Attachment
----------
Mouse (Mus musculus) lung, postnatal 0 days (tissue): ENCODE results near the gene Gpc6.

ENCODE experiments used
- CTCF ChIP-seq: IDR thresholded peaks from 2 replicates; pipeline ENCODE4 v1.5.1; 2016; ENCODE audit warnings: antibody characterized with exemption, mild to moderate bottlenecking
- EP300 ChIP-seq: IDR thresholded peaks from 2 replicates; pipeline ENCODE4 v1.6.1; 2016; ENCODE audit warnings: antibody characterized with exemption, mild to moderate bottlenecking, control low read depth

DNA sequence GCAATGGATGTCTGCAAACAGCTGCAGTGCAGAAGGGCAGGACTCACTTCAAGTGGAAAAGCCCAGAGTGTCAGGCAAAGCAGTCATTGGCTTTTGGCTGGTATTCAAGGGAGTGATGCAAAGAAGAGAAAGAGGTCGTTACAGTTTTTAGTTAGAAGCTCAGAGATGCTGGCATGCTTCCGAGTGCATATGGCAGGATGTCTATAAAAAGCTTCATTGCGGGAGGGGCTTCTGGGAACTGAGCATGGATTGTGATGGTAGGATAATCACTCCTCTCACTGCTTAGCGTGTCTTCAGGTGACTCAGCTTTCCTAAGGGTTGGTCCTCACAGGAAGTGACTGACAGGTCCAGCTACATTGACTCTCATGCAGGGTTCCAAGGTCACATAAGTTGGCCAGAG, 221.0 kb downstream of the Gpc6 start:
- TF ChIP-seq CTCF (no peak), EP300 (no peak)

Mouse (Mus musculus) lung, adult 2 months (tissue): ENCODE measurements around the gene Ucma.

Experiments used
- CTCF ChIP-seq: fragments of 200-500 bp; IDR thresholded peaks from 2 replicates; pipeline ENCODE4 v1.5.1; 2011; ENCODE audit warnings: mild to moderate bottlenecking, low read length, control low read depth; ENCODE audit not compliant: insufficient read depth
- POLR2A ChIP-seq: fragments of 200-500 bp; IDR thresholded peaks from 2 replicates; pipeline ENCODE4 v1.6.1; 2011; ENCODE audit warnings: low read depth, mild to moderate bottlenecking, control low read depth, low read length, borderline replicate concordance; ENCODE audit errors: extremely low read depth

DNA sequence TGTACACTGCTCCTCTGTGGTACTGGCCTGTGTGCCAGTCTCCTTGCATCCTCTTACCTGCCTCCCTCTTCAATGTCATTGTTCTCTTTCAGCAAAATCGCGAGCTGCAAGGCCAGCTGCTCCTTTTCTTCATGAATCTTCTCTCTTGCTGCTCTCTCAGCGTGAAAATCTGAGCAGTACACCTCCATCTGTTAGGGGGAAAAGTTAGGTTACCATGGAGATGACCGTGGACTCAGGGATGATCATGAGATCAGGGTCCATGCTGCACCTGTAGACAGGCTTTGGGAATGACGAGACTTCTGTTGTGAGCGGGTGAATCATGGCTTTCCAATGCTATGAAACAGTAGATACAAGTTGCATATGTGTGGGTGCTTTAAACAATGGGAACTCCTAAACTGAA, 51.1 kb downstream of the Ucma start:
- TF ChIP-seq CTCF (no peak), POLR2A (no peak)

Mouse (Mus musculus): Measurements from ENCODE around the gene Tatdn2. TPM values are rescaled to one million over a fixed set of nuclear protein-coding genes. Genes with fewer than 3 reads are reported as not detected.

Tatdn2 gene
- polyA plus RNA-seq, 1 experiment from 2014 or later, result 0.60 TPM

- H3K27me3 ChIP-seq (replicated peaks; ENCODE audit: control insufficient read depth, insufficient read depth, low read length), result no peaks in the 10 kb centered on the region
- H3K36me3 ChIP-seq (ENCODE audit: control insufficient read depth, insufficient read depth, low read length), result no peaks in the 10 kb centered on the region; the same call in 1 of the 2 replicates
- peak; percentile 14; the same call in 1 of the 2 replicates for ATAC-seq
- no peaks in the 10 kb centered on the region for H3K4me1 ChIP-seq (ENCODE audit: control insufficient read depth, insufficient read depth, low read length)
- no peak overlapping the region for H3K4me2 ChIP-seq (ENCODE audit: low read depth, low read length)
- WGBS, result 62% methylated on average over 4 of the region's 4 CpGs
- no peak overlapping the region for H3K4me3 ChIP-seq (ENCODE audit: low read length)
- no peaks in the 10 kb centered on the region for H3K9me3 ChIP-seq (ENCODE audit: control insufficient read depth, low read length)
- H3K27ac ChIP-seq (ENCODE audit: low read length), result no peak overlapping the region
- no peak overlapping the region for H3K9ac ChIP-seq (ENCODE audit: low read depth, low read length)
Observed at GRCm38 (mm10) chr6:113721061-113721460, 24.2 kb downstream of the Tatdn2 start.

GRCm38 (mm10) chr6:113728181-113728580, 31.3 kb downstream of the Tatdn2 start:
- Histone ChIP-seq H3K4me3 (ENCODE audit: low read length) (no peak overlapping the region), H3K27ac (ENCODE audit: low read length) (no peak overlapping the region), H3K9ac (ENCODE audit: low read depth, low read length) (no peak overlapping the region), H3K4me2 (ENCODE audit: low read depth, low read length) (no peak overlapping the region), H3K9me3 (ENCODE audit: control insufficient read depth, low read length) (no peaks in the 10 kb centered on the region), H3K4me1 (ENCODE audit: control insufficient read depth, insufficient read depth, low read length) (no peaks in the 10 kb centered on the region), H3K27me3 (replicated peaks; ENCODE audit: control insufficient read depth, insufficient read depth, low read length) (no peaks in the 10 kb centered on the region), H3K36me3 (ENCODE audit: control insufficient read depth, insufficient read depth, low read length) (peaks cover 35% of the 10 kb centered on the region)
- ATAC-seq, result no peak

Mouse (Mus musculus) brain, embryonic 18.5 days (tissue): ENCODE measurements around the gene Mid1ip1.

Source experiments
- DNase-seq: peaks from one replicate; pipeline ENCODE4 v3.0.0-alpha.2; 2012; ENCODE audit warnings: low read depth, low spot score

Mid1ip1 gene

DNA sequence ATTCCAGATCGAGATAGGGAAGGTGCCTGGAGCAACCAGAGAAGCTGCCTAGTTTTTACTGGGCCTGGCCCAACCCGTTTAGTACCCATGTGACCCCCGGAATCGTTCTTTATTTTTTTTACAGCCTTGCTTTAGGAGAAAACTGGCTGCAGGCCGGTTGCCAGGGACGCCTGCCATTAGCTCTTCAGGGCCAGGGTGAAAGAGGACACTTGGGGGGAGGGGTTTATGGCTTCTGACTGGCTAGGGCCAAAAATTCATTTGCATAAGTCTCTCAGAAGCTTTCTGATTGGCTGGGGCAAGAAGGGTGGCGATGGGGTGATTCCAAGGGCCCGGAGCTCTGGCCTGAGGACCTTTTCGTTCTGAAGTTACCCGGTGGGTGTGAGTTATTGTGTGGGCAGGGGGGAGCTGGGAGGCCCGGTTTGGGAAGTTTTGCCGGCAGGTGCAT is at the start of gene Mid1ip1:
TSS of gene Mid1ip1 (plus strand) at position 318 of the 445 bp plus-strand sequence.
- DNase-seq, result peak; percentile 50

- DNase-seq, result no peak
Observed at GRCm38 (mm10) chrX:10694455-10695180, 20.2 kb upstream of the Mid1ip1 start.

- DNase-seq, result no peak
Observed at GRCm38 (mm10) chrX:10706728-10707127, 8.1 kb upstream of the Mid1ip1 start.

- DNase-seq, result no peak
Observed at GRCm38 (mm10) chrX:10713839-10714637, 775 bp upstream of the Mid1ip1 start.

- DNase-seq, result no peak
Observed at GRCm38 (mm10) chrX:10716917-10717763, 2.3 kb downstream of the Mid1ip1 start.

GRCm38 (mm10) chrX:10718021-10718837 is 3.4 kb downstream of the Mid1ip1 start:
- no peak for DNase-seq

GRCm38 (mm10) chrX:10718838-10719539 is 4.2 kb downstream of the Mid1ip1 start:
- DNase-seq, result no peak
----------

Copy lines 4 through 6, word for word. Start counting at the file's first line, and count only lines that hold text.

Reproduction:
- EP300 ChIP-seq: IDR thresholded peaks from 2 replicates; pipeline ENCODE4 v1.6.1; 2016; ENCODE audit warnings: antibody characterized with exemption, mild to moderate bottlenecking, control low read depth

DNA sequence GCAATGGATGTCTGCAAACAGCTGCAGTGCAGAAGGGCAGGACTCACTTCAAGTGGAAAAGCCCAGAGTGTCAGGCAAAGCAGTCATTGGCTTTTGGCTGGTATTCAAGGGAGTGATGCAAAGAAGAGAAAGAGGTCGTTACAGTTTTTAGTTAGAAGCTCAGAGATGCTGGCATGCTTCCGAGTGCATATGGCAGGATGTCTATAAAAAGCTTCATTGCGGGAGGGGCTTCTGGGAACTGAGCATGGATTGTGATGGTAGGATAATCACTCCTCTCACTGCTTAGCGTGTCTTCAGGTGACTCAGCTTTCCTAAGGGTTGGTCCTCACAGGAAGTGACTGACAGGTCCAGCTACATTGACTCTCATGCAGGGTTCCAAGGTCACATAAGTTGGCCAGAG, 221.0 kb downstream of the Gpc6 start:
- TF ChIP-seq CTCF (no peak), EP300 (no peak)